B* Trees for Tables with Indexes

Use

The database system creates a B* tree for every index that is defined for a base table.

The index of a base table is defined explicitly with an SQL statement and has nothing to do with the B* tree index level.

The database system stores the inversion lists of the index as follows:

?     1:1 relationship between the secondary key (index entry) and primary key:

The database system stores the inversion list directly on the corresponding leaf page of the B* tree of the index.

?     1:n relationship between secondary key and primary keys:

The database system stores the inversion list directly on the corresponding leaf page of the B* tree of the index (flat list).

If the inversion list becomes too big for the leaf page, the database system creates another B* tree for the inversion list. The leaf page of the B* tree of the index then only contains only the reference to the B* tree of the inversion list.

Example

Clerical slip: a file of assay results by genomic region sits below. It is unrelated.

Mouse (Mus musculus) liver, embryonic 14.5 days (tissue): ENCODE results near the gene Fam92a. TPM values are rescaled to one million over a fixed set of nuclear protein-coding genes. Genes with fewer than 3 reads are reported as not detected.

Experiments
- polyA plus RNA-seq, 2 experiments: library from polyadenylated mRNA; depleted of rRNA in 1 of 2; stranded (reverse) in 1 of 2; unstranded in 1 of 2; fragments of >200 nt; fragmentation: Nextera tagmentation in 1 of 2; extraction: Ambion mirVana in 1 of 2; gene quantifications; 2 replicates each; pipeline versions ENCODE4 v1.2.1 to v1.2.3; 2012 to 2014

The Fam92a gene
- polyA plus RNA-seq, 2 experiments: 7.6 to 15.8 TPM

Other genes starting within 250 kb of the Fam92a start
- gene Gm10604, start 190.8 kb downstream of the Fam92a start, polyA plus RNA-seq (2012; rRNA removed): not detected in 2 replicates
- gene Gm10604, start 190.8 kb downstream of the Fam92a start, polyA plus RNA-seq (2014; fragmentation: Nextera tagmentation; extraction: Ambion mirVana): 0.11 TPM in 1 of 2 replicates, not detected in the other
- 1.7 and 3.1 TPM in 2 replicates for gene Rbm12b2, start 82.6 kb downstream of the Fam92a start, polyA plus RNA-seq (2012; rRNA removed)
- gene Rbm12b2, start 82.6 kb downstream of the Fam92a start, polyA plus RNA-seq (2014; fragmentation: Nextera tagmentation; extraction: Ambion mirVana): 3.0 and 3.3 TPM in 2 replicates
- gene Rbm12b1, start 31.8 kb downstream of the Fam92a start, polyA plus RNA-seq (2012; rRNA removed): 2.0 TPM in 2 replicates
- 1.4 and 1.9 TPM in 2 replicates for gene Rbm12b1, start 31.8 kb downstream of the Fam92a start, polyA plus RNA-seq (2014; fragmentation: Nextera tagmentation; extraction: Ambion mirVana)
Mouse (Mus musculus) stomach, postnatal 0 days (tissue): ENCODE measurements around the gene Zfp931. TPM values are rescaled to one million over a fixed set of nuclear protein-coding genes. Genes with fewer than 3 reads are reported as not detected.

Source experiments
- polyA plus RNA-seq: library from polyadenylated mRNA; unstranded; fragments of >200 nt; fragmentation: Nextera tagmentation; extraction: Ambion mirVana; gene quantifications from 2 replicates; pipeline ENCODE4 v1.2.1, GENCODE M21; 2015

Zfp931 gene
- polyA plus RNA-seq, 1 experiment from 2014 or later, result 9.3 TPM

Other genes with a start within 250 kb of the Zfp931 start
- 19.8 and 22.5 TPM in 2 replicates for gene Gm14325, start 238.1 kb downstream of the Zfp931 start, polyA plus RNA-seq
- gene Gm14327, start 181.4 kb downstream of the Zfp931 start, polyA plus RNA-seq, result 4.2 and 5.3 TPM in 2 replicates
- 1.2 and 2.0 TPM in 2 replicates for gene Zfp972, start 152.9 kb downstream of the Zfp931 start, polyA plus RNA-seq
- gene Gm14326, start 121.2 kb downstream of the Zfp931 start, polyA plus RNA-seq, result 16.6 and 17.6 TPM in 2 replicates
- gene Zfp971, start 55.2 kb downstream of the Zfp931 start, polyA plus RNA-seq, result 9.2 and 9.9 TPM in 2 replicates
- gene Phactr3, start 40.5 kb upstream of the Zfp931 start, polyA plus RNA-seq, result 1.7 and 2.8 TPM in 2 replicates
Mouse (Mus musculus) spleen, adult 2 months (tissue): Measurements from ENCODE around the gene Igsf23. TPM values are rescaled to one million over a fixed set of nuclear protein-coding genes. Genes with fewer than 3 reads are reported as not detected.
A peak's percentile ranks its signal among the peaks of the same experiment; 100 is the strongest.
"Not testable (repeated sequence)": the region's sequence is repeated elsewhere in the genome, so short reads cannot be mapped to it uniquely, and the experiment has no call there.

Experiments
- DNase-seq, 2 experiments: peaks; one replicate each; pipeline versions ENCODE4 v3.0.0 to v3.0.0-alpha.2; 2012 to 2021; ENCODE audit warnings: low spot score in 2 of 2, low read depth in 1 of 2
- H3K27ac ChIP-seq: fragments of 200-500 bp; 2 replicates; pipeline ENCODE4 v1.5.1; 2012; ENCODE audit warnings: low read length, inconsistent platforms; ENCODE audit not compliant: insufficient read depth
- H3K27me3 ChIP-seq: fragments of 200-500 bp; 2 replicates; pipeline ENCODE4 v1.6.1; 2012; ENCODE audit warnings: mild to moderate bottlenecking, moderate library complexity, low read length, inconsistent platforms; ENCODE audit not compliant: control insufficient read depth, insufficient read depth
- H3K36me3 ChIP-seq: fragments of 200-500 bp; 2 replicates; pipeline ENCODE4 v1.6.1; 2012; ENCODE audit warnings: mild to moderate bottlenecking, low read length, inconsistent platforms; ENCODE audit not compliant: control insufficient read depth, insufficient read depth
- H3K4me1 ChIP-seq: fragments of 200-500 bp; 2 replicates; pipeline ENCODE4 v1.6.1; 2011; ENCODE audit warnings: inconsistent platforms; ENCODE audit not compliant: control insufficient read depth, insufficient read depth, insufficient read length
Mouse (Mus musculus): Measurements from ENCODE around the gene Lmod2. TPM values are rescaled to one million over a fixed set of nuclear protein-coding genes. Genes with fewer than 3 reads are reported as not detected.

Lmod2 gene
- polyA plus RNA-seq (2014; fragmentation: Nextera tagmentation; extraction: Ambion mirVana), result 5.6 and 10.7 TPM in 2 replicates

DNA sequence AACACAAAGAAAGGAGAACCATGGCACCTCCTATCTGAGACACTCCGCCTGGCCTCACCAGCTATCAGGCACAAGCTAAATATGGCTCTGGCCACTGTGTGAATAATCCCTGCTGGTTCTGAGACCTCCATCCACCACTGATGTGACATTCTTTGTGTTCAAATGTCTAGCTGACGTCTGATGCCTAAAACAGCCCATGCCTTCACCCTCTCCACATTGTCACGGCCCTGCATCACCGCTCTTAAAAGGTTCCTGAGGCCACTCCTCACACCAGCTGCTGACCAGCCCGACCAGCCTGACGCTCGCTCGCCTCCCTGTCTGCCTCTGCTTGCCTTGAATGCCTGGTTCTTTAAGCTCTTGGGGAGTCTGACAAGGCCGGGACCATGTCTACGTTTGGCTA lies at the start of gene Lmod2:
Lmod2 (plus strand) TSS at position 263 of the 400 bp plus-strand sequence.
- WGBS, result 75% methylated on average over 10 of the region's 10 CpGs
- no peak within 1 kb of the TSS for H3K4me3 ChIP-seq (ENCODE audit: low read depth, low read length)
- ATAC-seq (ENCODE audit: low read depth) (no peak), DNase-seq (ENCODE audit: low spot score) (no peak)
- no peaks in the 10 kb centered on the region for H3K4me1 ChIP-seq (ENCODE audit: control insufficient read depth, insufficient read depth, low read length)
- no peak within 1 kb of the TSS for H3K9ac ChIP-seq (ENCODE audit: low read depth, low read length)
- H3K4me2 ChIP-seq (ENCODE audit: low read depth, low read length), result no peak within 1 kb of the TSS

The CUSTOMER table contains the names of all the customers of a hotel.

?     Primary key: customer number cno

?     Index: last name name

CUSTOMER Table

cno

surname

firstname

2003

Miller

Frank

2011

Griffith

Mary

2078

Miller

Jane

2104

Miller

Susan

2295

Miller

Sally

The index contains the following inversion lists:

Inversion Lists

Name

Secondary Key

Primary Key

Inversion list 1

Griffith

2011

Inversion list 2

Miller

2003, 2078, 2104, 2295

The database system stores inversion list 1 directly on the leaf page of the B* tree of the index.

For inversion list 2, the database system creates an additional B* tree because there is not enough space on the leaf page of the B* tree of the index.

See also:

Logical Access Structures